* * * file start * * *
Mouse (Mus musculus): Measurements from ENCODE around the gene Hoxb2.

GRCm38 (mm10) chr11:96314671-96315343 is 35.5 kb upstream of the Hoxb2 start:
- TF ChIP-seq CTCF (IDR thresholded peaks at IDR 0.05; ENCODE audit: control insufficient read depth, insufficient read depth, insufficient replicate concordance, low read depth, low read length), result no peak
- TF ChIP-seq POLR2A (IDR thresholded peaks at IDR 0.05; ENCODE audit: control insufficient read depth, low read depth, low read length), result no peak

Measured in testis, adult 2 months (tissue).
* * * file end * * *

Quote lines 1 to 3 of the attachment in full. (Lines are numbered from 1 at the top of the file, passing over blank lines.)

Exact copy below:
Mouse (Mus musculus): Measurements from ENCODE around the gene Hoxb2.

GRCm38 (mm10) chr11:96314671-96315343 is 35.5 kb upstream of the Hoxb2 start:
- TF ChIP-seq CTCF (IDR thresholded peaks at IDR 0.05; ENCODE audit: control insufficient read depth, insufficient read depth, insufficient replicate concordance, low read depth, low read length), result no peak